Steve Loew

Clarinet

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Bio

Mr. Loew was born in Brooklyn, New York and began serious clarinet studies at the Juilliard School of Music where he was principal clarinetist in the orchestra under the direction of Maestro James Conlon. Steve received a Long Island Musicians Scholarship and a full tuition scholarship as winner of the Newsday competition to study at Hofstra University where he was principal clarinetist with the orchestra and Wind Ensemble. Steve continued his studies at the Juilliard School and at The State University of New York at Fredonia where he was awarded a full scholarship to study with Fred Ormand.

Mr. Loew has studied with Stanley and Naomi Drucker, Donald Lituchy at the Juilliard School, Leon Russianoff and Fred Ormand. He is a 14 year veteran of the United States Marine Band in Washington, DC. ( The President’s Own) where he was a solo clarinetist with the band and a member of the White House Orchestra.. Steve has performed for President’s Ford, Carter, Reagan and Bush Sr. Steve has performed with the New York Philharmonic, The National Symphony Orchestra, The Long Island Symphony, The Chautauqua Symphony and the National Gallery Orchestra.. He has appeared on many television specials backing up some of our Nation’s finest artists. He has performed with Marvin Hamlisch, Doc Severinsen, Johnny Mathis, Roberta Flack, rock star Meatloaf, and jazz great Barbara Cook. He has toured and performed extensively throughout the United States and abroad.

Mr. Loew completed his Military Service as Chief of Operations and solo clarinetist of the 257th Army Band (Band of the Nation’s Capitol) with 21 years of service to our Country. Steve continues to play solo clarinet with the Virginia Grand Military Band in the Washington DC area and actively play chamber music in both Asheville and throughout the Country.

Lessons with Steve

The majority of students I teach do not become music professionals, however they incorporate their musical discipline into every facet of their life. The many challenges of music study such as playing for an audience in a small student recital will help public speaking and make students feel comfortable playing before an audience. The ability to play in ensembles with other children will help them learn the skills of negotiation and listening. The ability to diagnose a specific problem to practice will help problem solve and focus on precision. These are just a few ways music empowers youth to grow and mature intellectually.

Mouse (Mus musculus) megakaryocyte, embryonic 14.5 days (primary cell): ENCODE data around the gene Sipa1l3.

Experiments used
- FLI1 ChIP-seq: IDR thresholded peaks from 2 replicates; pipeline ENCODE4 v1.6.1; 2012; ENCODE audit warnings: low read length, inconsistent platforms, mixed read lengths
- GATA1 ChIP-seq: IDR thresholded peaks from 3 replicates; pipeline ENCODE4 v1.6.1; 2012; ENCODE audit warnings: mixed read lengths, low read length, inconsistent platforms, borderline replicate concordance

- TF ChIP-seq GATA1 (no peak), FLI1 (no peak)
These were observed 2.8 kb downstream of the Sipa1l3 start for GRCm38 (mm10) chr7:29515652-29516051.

My musical pedagogy is based on having the student work towards playing in ensembles and student recitals. Clarinet is a linear instrument, meaning that there are no harmonies or multiple voices being played as, say, a piano. It is important for the student to begin playing duets with me as soon as possible to appreciate intonation, harmonic listening and phrasing. It is important to note that the enjoyment of playing comes from practice. Over the years I have had parents tell me that their children do not enjoy practice. I always surprise them in saying that I did not like practice as well. Practice not only makes perfect it gives the student the enjoyment of accomplishment.

My lessons are focused on students enjoying their experience and loving their instrument of choice. The clarinet is an instrument of many moods and can be played in both classical and jazz idioms. The range and sound of the clarinet can be a gentle lullaby or can be the cat chasing the bird up the tree as in Peter and the Wolf. We will listen to clarinetists and clarinet music in our lessons and ask you to do the same at home.

I know that no matter how far you go in your music education my lessons will bring you enjoyment and success.

Steve Loew | Teacher at Asheville Music School